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Beyonce and Jay-Z's Cuba trip part of growing cultural travel trend

MIAMI (Reuters) - When the U.S. Treasury Department approved a cultural trip to Cuba last week, it had no idea that those traveling included American pop superstar Beyonce and her rapper husband Jay-Z, according to people familiar with the four-day visit.
/ Source: Reuters

MIAMI (Reuters) - When the U.S. Treasury Department approved a cultural trip to Cuba last week, it had no idea that those traveling included American pop superstar Beyonce and her rapper husband Jay-Z, according to people familiar with the four-day visit.

The trip was handled according to a standard licensing procedure for federally approved "people-to-people" cultural tours to the island, and the power couple received no special treatment, said Academic Arrangements Abroad, the New York-based nonprofit group that organized the trip.

The trip caused a stir because of the high profile of Beyonce and Jay-Z. A longstanding U.S. trade embargo against communist-led Cuba bars most Americans from traveling there without a license from the U.S. government, and specifically prohibits tourism.

Three Cuban American members of Congress, all Republicans from Florida and supporters of a firm stance on Cuba, asked the Treasury Department to look into the licensing of the trip, prompting officials to seek a full accounting of the itinerary and travel documents from the organizers, according to Academic Arrangements Abroad.

U.S. Representatives Ileana Ros-Lehtinen and Mario Diaz-Balart said the trip was being used for Cuban government propaganda, while Senator Marco Rubio complained that the travel programs "have been abused by tourists."

If the trip was licensed, the Obama administration "should explain exactly how trips like these comply with U.S. law and regulations governing travel to Cuba," he said in a statement on Monday.


The Treasury Department's Office of Foreign Assets Control (OFAC), which administers the sanctions including the granting of licenses for travel to Cuba, does not comment on individual cases.

But licenses for people-to-people trips to the island are granted to travel organizations and not individuals, according to the Treasury Department regulations.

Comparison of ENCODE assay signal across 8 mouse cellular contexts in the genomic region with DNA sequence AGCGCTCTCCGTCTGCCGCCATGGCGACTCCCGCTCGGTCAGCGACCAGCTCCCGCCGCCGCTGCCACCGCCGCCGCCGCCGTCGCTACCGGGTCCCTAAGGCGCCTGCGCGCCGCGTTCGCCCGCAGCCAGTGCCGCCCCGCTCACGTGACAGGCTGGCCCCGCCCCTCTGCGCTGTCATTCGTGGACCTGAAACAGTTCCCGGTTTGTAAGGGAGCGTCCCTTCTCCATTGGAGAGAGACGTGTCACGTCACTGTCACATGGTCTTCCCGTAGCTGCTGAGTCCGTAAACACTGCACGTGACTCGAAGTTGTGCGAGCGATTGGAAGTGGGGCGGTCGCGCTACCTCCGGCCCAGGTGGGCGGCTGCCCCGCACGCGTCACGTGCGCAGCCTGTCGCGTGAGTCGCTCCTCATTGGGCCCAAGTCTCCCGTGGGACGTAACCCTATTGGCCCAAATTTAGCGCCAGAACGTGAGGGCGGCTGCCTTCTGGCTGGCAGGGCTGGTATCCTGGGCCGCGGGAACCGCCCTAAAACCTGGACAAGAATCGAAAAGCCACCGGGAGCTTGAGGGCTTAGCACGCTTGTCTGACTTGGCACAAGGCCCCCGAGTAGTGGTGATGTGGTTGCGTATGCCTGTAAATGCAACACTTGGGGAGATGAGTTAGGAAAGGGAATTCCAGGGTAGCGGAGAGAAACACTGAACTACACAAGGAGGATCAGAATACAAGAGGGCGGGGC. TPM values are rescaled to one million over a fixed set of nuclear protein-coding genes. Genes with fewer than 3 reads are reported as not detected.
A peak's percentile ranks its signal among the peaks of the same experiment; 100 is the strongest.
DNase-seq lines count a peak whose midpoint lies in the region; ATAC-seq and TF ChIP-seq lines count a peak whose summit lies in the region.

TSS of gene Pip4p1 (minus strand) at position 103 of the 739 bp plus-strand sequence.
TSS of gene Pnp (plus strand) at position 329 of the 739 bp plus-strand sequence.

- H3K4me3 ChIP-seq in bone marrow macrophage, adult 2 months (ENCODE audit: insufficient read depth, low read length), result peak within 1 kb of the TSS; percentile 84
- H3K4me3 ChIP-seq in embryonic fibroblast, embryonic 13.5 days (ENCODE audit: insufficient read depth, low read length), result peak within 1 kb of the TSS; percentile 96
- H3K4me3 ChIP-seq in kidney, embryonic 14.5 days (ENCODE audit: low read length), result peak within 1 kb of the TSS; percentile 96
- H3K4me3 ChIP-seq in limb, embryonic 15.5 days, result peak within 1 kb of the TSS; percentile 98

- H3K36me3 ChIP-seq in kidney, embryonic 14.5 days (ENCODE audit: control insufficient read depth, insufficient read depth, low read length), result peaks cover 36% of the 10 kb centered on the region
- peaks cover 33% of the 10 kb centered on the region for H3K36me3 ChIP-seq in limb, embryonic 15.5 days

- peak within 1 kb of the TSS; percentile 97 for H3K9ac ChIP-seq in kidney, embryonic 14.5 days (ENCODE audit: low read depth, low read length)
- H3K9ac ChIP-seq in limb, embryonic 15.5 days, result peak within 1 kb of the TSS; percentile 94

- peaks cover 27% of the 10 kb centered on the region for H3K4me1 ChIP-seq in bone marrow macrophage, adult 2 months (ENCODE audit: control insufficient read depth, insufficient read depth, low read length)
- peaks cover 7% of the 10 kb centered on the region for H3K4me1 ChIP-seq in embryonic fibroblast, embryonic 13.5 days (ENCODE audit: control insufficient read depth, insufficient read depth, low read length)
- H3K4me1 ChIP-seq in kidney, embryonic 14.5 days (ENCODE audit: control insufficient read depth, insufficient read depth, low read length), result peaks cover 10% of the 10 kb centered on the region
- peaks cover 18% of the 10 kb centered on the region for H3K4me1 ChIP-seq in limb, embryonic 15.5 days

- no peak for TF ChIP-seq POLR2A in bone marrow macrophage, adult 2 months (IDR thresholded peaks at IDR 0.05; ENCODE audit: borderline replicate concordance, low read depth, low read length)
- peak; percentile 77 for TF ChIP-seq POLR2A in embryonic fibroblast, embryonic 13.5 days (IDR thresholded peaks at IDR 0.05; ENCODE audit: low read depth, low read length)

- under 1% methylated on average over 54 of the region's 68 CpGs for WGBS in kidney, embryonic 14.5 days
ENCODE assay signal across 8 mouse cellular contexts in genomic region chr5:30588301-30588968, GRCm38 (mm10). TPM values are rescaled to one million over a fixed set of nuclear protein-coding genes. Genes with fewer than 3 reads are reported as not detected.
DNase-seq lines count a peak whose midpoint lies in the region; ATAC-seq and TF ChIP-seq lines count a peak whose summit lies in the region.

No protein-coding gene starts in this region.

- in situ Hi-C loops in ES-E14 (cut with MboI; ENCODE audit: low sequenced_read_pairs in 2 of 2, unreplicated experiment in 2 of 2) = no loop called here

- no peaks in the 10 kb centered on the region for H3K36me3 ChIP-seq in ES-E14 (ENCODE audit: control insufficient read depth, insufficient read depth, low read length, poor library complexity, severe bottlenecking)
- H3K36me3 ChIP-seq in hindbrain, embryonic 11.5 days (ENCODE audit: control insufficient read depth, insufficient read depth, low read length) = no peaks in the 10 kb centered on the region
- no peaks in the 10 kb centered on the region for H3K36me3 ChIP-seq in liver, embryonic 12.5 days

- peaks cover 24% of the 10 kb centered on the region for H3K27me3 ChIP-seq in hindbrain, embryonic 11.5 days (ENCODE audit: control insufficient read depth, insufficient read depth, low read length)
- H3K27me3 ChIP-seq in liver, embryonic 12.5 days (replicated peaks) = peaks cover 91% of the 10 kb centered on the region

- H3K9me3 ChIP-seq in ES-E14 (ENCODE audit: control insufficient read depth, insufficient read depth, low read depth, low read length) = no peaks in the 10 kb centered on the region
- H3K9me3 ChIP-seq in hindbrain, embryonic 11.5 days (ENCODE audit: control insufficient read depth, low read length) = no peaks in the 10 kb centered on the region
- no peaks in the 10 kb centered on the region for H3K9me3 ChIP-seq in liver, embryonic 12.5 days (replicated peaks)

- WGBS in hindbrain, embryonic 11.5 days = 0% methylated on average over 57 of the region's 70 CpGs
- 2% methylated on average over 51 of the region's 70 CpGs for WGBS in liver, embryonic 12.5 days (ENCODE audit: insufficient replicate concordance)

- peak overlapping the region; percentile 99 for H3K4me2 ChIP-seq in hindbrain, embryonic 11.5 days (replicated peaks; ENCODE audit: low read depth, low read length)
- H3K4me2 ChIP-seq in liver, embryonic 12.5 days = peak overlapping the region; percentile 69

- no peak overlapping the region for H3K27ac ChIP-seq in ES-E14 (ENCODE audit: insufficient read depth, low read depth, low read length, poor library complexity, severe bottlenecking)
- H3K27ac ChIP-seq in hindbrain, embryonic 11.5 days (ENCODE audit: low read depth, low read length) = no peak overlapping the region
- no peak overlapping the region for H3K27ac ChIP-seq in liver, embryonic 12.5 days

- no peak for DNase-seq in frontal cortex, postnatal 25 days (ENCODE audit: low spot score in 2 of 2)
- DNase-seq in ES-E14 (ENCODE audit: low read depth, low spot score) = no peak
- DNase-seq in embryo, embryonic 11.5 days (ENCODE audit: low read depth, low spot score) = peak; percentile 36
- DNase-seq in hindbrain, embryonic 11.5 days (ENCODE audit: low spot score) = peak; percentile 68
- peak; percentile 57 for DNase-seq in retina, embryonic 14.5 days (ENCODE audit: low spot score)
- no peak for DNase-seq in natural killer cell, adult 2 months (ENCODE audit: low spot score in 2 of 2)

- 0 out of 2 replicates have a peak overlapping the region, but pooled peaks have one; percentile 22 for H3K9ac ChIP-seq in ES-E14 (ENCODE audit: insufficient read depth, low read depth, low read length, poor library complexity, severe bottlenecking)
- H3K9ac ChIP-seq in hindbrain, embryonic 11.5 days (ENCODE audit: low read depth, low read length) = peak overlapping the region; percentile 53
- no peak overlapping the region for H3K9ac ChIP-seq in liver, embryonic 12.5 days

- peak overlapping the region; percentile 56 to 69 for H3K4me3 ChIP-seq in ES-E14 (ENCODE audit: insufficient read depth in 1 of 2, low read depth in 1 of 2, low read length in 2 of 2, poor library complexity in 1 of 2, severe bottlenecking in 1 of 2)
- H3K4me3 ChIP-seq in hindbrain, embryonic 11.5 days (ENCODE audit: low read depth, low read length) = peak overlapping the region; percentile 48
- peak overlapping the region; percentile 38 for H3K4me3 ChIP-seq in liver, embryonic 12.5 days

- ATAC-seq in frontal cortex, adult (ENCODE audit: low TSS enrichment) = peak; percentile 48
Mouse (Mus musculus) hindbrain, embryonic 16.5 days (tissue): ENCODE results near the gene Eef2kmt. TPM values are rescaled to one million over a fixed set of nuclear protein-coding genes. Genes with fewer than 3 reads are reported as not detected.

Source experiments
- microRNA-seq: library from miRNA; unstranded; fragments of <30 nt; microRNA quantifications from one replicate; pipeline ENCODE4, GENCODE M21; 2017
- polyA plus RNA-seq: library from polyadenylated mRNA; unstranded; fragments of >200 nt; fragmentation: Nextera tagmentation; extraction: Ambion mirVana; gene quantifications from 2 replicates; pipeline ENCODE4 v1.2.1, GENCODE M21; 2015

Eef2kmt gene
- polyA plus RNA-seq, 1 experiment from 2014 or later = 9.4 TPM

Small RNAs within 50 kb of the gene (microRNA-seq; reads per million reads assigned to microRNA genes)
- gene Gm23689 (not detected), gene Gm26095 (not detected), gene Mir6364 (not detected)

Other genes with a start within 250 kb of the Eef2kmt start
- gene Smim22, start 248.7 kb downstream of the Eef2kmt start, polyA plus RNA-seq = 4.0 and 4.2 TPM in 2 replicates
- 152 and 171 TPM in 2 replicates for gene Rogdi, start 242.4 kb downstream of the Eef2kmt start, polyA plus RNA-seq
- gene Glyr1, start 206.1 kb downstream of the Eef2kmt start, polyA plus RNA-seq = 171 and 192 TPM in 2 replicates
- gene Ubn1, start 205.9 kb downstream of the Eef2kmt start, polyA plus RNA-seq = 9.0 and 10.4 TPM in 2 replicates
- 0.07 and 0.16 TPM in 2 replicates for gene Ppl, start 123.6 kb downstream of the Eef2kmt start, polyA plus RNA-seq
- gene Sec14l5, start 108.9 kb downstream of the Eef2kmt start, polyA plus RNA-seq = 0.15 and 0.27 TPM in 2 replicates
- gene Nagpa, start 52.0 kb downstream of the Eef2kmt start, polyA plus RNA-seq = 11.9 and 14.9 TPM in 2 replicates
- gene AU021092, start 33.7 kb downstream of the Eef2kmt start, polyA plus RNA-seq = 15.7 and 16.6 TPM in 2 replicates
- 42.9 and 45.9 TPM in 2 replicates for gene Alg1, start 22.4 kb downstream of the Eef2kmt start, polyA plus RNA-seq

Approval is largely based on ensuring that the itinerary meets legal guidelines as cultural travel, and no advance notice of the individuals traveling to Cuba is required.

The regulations were updated last year after a battle in Congress led by Rubio, who successfully sought to include more stringent language to deter tourist circumvention of the law.

U.S. officials became aware of the names of the 12 people traveling in Beyonce and Jay-Z's group, including their mothers and two private security guards, only when the group showed up at Miami International Airport last Wednesday for the flight to Havana.

Academic Arrangements Abroad has organized numerous trips to Cuba for U.S. organizations, including the Metropolitan Museum of Art, the Brookings Institution think tank, as well as Princeton, Dartmouth and Rice universities.

All 12 participants of last week's trip carried letters from the licensed people-to-people sponsor of the trip, and the requisite affidavits declaring that they would stick to the approved itinerary, according to Marazul, the Miami-based charter company that operated their Cuba flight.


Beyonce and Jay-Z, who celebrated their fifth wedding anniversary in Havana, are the highest-profile American celebrities to visit the island in recent years.

But their trip was no different from hundreds of similar tours that take place every year under Treasury Department licenses, say Cuba travel experts.

OFAC also administers general licenses for individual travel by Cuban Americans, and for educational and religious reasons.

So far Beyonce and Jay-Z have not spoken to the media about the trip and publicists for the couple did not return emails or phone calls seeking comment.

A person familiar with the itinerary said it involved no meetings with Cuban officials, or typical tourist activities such as beach trips. There were visits with Cuban artists, musicians, and dancers, as well as to nightclubs with live music and to a children's theater group.

"That all looks very typical of what we do," said Tom Popper, president of Insight Cuba, a division of Cross Cultural Solutions a nonprofit international volunteer organization on the outskirts of New York.

Insight Cuba organizes about 150 tours to Cuba a year, including music and arts-focused visits similar to Beyonce and Jay-Z's trip. Beach-going is never included, to comply with regulations. Other U.S. firms sponsor people-to-people trips.

The number of U.S. visitors to Cuba has shot up in the last two years, topping 500,000 in 2011, the Cuban Tourism Ministry says. Most were Cuban Americans visiting relatives, but about 90,000 were other Americans mostly traveling on licensed visits, Cuban officials say.

People-to-people cultural trips to Cuba were first promoted under President Bill Clinton in 2000 and were halted by President George W. Bush in 2003. They were revived by the Obama administration to encourage more contact between Americans and Cubans, separated by the 90-mile (140-kilometer) Florida Strait and more than half a century of ideological differences.

(Reporting By David Adams; Editing by Frances Kerry and Xavier Briand)